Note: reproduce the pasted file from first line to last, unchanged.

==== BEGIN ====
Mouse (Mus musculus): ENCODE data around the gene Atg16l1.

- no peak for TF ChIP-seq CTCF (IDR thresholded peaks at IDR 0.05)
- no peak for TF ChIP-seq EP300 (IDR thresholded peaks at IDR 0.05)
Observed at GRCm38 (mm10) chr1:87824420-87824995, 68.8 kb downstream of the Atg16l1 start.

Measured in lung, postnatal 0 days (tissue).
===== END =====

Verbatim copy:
Mouse (Mus musculus): ENCODE data around the gene Atg16l1.

- no peak for TF ChIP-seq CTCF (IDR thresholded peaks at IDR 0.05)
- no peak for TF ChIP-seq EP300 (IDR thresholded peaks at IDR 0.05)
Observed at GRCm38 (mm10) chr1:87824420-87824995, 68.8 kb downstream of the Atg16l1 start.

Measured in lung, postnatal 0 days (tissue).